TITLE

Computer-Based Instruction

AUTHOR(S)
Suppes, Patrick
PUB. DATE
October 1967
SOURCE
Education Digest;Oct1967, Vol. 33 Issue 2, p8
SOURCE TYPE
Periodical
DOC. TYPE
Article
ABSTRACT
The article discusses the potentialities, problems, and prospects of computer-based instruction. It is of the greatest importance to emphasize that the existence of the technology and the recognition of its possibilities do not guarantee that it will be used or that it will be used with maximum efficiency. In many respects, the deep and complicated problems only begin when the technology is ready for application and decisions must be made as to how it should be used. Four major aspects of computer- based instruction seem to offer great potentiality for education at all levels, particularly at the elementary school level. The first and most important is concerned with the well-known psychological generalization that there exist definite and clearly significant individual differences. Closely related is the matter of a systematic and straightforward introduction of many of the standard skills. A number of pressing problems confront attempts to implement computer- assisted instruction. The first problem is that of reliability. With respect to the future of computer-assisted instruction, there is no doubt that the skill subjects can be handled most easily and effectively in this environment, though other subject matter will eventually be presented successfully, too. Another important prospect of computerized education is its ability to upgrade the standards of those aspects of elementary subjects concerned with drill and practice.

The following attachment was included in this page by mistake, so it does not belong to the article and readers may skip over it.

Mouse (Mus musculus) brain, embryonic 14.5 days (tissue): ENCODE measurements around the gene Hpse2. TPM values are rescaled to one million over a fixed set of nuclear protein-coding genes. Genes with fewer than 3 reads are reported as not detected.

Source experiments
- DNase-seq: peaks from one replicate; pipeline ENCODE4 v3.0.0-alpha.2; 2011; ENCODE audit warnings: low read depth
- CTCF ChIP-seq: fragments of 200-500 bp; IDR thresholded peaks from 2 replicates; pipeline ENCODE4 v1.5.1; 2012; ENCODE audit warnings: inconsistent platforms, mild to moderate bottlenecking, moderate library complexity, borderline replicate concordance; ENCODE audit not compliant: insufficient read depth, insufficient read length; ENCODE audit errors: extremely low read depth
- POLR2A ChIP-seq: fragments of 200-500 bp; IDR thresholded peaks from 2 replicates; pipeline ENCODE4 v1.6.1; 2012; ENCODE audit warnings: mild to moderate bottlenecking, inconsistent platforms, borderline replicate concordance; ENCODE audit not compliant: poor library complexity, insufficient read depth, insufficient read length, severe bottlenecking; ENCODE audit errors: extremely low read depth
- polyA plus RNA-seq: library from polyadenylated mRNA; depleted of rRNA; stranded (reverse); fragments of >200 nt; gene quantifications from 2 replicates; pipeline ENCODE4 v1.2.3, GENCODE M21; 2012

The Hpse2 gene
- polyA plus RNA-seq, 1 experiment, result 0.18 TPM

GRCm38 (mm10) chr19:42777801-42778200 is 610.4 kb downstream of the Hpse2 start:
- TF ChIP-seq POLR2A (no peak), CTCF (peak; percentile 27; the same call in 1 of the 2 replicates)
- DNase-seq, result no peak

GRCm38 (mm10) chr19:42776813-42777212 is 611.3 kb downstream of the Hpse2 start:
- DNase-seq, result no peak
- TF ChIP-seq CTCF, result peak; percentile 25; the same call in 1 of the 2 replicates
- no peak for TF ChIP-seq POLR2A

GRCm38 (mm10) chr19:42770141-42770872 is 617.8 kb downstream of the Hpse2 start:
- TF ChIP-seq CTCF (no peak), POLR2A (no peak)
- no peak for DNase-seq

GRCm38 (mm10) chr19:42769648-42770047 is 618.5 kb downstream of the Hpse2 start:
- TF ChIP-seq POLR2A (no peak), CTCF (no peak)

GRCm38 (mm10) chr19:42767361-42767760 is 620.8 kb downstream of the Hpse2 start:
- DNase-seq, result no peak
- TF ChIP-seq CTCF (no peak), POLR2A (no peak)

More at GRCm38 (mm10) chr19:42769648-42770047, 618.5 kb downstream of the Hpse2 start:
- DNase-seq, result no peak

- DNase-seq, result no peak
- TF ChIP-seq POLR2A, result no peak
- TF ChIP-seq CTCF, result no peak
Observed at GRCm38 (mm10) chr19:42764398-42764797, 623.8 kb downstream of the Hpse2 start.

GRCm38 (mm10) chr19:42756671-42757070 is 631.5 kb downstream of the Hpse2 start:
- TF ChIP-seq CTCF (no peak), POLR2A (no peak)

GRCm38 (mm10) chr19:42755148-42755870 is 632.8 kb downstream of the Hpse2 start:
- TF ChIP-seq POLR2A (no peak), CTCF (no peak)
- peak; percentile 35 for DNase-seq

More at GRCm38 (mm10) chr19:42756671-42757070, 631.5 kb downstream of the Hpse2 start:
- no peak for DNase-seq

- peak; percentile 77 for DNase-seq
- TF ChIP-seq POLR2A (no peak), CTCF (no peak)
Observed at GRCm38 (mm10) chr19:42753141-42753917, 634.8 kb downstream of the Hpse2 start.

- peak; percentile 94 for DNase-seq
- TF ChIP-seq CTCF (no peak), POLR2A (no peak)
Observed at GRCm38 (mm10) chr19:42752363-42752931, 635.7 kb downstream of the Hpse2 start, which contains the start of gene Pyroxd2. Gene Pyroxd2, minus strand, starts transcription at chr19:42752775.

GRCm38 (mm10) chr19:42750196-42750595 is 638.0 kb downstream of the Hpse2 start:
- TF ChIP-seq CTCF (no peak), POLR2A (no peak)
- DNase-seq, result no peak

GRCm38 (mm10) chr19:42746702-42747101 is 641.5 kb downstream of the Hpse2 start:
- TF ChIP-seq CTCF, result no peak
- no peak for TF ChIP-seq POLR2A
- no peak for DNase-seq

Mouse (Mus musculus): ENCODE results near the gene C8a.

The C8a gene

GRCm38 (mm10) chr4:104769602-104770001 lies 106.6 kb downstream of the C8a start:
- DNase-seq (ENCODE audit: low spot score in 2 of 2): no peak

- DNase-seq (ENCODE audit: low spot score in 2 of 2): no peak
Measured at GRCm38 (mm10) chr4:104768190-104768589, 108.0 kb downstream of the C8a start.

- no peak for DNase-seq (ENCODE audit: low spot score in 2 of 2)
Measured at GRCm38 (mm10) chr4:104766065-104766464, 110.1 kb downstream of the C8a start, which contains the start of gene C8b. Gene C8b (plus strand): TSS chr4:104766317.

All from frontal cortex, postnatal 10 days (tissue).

ACCESSION #
18619986

 

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